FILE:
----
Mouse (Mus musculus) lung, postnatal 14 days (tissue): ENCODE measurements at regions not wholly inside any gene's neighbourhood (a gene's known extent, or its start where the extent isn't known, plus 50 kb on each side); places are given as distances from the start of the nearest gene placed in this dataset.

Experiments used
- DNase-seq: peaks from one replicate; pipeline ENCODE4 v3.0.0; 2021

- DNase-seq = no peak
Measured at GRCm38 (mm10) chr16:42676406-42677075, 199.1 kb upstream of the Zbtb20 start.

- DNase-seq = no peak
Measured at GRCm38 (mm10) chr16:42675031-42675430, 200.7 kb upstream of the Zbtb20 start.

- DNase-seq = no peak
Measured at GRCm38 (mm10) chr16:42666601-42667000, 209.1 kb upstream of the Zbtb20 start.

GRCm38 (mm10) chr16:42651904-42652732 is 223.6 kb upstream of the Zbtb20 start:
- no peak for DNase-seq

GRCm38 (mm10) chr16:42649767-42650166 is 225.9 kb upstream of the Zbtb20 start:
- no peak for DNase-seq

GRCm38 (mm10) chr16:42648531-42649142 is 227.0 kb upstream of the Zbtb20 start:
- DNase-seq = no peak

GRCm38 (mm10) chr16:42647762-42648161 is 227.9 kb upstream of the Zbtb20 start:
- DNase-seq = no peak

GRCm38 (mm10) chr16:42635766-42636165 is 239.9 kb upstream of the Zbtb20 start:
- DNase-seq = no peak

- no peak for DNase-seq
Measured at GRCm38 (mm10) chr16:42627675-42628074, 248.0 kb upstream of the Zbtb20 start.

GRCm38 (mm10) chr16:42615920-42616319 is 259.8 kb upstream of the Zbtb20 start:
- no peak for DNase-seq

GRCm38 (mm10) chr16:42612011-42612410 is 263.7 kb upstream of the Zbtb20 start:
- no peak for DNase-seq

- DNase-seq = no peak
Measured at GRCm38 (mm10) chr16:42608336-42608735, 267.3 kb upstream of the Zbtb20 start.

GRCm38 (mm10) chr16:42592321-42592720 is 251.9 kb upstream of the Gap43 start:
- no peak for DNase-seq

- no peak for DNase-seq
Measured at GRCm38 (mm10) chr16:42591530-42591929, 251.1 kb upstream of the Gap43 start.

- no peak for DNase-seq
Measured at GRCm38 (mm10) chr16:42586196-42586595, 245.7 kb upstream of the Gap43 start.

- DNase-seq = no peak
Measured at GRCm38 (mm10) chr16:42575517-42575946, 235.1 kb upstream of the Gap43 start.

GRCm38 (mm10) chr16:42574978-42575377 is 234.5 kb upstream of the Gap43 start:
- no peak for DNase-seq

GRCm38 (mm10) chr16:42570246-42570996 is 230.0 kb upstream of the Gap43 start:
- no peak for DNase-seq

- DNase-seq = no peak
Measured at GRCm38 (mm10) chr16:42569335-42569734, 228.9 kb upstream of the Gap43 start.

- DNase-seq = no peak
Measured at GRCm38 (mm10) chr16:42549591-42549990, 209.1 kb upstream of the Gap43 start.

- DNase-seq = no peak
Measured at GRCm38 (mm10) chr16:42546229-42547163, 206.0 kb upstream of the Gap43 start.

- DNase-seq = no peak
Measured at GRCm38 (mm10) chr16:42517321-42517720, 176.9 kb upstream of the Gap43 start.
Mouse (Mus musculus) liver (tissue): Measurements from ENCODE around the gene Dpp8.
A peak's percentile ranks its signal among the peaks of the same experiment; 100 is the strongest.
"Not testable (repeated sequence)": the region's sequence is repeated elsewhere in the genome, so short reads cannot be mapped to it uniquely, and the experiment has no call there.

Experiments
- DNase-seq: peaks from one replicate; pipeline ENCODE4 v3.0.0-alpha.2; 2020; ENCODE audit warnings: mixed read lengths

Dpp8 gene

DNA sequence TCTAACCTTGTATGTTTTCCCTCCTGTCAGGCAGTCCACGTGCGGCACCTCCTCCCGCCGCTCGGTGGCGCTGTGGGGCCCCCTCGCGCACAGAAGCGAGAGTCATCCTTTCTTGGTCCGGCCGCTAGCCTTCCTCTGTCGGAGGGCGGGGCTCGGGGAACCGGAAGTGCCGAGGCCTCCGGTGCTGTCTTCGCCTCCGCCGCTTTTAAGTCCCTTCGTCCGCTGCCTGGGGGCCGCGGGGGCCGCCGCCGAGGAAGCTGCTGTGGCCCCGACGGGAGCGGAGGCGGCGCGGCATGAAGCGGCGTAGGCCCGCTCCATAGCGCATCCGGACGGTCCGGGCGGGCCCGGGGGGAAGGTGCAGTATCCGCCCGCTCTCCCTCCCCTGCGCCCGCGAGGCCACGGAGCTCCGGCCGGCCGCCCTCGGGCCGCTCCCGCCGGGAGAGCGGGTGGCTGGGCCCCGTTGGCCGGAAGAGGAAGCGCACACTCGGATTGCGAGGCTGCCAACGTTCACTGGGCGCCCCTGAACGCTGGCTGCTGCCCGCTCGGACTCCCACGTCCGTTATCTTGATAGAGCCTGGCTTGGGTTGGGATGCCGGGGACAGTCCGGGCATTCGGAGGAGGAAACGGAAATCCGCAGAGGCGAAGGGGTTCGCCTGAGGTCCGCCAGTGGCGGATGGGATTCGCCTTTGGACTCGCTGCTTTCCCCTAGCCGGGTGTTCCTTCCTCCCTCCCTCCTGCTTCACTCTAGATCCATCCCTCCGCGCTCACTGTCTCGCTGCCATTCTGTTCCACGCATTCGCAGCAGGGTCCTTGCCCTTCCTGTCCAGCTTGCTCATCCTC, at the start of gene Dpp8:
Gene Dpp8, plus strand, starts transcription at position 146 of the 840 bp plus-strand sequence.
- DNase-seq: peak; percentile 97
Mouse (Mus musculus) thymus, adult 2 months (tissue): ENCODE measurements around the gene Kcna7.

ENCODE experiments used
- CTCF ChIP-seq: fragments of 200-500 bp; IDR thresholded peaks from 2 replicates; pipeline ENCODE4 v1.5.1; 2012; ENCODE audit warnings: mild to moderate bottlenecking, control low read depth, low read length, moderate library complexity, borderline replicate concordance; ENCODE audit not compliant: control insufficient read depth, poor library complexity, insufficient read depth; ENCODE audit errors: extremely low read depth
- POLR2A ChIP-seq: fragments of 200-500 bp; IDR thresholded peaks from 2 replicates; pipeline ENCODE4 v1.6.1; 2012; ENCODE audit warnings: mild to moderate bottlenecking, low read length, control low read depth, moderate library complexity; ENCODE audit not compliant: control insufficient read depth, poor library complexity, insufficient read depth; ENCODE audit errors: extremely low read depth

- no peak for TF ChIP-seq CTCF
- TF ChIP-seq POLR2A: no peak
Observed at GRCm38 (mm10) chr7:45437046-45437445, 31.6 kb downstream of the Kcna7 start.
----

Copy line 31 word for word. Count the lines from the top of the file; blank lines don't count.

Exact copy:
Measured at GRCm38 (mm10) chr16:42591530-42591929, 251.1 kb upstream of the Gap43 start.